Genes:
A small part of the DNA that codes for specific proteins, but can make multiple.
Something that codes for a trait.

Allele:
The form of the gene.
Ex.
The eye color gene can have different alleles, so one is blue and the other allele is brown.

Gametes:
Sex cells, AKA sperm, and eggs.
They are the only cells in the body with only 23 chromosomes

Karyotype:
A display of ALL of a person’s chromosomes.

Genotype: the Bb or BB’s in a Punnett square, so essentially the trait that is passed down.

Heterozygous:
When the two genes you get from your parents are DIFFERENT

Homozygous:
When the two genes you get are THE SAME

Dominance trait:
One trait dominates another, but not more common

Recessive trait:
The trait that loses over the dominant one

Phenotype:
The gene that is ACTUALLY expressed/represented on the person.

Autosomal:
Chromosomes that are boring, are all similar

Sex-determining Chromosome the 23rd:
The X and Y chromosomes
XY = Man
XX = Woman

The X and Y genes are NOT just for gender:
Blindness and Hemophilia are both caused by a mutation in the X chromosome
Hemophilia is recessive so BOTH X chromosomes have to be mutated for women, but for a man, there is a higher chance.

Unlinked genes:
Far apart genes, that are very unlikely to both be passed down together.

Linked genes:
Close together genes, where the likelihood of them being passed down together is very high

Recombination frequency:
The likely crossing over occurs

Linkage Map:
Shows the order and relative distance of genes on a chromosomes
Not exact distances, but just relative distance and assortment direction.

Pedigree:
Used to trace an inherited or genetic trait in a family.

The environment decides what genes/alleles are desirable.

Aneuploidy:
A cell has an extra or is missing a chromosome.
This happens because of something called nondisjunction.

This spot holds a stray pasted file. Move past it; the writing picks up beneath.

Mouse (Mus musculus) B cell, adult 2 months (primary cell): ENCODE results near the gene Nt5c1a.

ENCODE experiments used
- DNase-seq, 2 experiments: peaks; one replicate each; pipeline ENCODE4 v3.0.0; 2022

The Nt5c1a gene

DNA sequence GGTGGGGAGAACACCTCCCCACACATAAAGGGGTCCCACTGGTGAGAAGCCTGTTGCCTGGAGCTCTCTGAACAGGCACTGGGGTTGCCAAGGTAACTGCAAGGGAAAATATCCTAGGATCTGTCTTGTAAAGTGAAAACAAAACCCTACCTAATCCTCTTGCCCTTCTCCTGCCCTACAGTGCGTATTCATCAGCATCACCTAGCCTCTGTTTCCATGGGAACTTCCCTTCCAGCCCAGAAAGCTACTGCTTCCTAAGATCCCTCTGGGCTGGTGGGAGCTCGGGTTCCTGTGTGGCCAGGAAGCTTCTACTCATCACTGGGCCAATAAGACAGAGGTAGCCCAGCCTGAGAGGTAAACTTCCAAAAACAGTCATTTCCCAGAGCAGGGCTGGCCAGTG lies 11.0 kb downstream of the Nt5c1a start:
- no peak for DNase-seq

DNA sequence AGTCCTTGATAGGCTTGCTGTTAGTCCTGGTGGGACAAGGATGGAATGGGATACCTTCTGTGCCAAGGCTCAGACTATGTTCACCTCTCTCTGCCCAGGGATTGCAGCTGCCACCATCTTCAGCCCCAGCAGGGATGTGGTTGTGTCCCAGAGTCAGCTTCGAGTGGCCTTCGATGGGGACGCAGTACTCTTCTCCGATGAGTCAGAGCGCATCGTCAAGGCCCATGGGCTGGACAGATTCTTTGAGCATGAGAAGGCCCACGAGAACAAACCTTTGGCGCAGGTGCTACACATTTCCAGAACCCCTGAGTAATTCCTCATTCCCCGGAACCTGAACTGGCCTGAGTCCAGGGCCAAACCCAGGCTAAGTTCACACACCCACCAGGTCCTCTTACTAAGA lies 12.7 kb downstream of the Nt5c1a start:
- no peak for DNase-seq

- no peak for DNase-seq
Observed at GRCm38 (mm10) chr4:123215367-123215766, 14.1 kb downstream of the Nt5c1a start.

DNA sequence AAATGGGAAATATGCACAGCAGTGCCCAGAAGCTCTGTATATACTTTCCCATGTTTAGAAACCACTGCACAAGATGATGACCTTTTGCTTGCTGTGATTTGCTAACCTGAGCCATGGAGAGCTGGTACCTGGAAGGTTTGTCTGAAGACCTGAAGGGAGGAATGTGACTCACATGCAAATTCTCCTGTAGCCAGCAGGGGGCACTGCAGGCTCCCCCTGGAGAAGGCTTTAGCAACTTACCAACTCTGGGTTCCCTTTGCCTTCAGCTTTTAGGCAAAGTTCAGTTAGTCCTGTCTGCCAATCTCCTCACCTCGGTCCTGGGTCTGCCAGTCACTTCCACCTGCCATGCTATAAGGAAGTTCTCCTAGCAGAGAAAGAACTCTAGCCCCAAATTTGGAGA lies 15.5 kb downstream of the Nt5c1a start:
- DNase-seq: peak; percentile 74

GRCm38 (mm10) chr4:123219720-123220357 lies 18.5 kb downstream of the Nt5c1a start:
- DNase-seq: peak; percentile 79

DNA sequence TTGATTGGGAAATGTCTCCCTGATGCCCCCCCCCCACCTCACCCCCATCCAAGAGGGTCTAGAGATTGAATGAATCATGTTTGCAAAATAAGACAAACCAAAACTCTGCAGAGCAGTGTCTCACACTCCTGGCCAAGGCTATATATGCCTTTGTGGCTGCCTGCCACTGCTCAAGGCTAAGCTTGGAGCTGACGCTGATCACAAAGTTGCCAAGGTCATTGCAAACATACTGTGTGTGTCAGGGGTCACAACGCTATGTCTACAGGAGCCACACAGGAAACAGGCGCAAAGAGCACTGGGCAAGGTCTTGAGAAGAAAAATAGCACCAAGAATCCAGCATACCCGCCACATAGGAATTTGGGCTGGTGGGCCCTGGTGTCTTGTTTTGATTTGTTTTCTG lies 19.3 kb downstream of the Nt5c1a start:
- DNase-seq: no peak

Monosomic (2n -1):
A zygote with a missing chromosome.

Trisomic (2n + 1):
A zygote with an extra chromosome.

Nondisjunction:
The cell’s chromosomes do not get split in half, but rather stay together, which is not good.
Happens in both anaphases.
Ex. Down syndrome and polyploidy (having an extra chromosome)

Phenotypic plasticity:
The fact that phenotypes can change/molded/shaped very easily.
Ex. A wolf that can grow white hair, when in a snowy environment.

Genomic imprinting on Mitochondria and chloroplast inheritance:
Mitochondrial and chloroplast DNA is ONLY inherited from the mother, in animals AND plants.
When a sperm cell hits an egg, the mitochondria self-destruct.

Pleiotropy:
ONE gene affects MULTIPLE traits.
Ex. Albino people or people with weird blood cell structures.
Albino in TYR gene, which affects hair, eyes, skin color, and so many other things.
AKA there are multiple symptoms of certain things.

Blood Type:
Decided by the antigens on your red blood cells.
AB: Universal receiver, you can get everything
O: You can ONLY get from other O’s, but you can give to EVERYONE
ia and ib are an example of codominance.

RH Factor (+ OR -):
The positive or negative protein on a blood cell.
It is either there OR not.